While Kispert was studying biomedical science, she performed on her college dance team and taught fitness classes at the university gym. She calls dance her mental health escape and said she has danced her whole life. Around ten years ago, Kispert met her now-best friend, Grace Barlow, a former teacher herself who took one of Kispert’s dance classes and instantly knew she wanted to befriend her. 

Barlow and Kispert now work at Life Time fitness, where Kispert teaches ballet on Sundays and cardio on Mondays. Kispert brings the same energy to her dance classes as she does to her university classes, insisting that students respond better to enthusiastic, engaging teaching than regular lecturing. 

“Shannon in a dance class is extremely entertaining and enjoyable to be a part of. I’ve also had the pleasure of seeing her teach to students, and she’s equally as entertaining and engaging, if not more,” Barlow said.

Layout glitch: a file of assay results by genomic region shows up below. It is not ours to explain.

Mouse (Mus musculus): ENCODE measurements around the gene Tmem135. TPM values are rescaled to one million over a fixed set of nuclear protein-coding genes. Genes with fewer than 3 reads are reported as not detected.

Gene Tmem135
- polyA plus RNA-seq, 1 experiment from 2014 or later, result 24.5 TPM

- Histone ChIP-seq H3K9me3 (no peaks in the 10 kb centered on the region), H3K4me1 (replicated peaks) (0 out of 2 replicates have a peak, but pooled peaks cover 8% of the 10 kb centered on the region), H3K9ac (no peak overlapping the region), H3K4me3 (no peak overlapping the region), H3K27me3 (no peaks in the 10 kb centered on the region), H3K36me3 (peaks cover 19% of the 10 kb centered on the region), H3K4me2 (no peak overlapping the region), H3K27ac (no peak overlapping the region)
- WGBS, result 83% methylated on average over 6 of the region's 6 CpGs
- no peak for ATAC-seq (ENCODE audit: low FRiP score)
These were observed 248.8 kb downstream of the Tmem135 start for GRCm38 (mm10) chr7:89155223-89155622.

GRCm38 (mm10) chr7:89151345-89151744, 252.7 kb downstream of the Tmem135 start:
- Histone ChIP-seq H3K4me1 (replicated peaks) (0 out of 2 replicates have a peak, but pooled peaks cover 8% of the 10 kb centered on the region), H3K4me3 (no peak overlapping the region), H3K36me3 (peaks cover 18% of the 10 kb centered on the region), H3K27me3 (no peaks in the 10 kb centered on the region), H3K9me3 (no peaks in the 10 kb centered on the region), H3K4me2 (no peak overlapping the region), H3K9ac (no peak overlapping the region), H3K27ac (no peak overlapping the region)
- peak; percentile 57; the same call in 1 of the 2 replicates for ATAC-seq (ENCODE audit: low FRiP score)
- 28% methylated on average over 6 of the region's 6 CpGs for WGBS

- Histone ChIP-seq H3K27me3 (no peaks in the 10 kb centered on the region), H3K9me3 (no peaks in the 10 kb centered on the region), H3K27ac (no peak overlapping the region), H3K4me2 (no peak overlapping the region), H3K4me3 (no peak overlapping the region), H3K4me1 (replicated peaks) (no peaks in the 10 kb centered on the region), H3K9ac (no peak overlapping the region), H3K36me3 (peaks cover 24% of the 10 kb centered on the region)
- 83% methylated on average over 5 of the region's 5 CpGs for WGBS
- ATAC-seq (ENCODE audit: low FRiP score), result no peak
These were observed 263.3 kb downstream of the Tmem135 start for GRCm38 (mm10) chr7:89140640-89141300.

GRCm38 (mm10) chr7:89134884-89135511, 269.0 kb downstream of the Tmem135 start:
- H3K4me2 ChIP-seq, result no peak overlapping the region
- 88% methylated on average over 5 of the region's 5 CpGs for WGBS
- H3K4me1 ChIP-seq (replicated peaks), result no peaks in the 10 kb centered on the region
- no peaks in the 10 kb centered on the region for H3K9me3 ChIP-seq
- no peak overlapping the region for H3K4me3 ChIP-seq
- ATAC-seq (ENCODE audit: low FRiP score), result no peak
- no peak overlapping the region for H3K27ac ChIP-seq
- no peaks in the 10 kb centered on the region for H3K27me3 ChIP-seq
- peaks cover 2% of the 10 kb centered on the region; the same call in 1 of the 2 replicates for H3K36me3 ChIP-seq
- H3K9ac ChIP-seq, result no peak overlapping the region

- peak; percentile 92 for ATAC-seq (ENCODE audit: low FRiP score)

Barlow added that Life Time fitness instructors are even called “performers” instead of teachers because they keep their audience entertained.

“I think part of teaching both [science and dance] is like a performance,” Kispert said. “I truly think that people don’t learn something unless they’re engaged or excited about it. So, if I show up [to class], and I’m sleeping and yawning [and say] ‘Okay, where’s the humerus?’ Nobody’s going to know. That’s a snooze fest . . . And [it’s] the same thing with teaching dance. If you show up, and you’re tired and turn on the mute, nobody else is gonna get excited and get their heart rate elevated. So I think I lead with engagement and passion with both, just excitement.”

Along with bringing energy to the classroom, Kispert believes in building a foundation of trust with her students. Her motivation to connect with students comes from her own experience of feeling lost during her undergraduate studies. She expects students to correct her on her mistakes, because even though teaching is a performance, she says, admitting her mistakes makes her more human.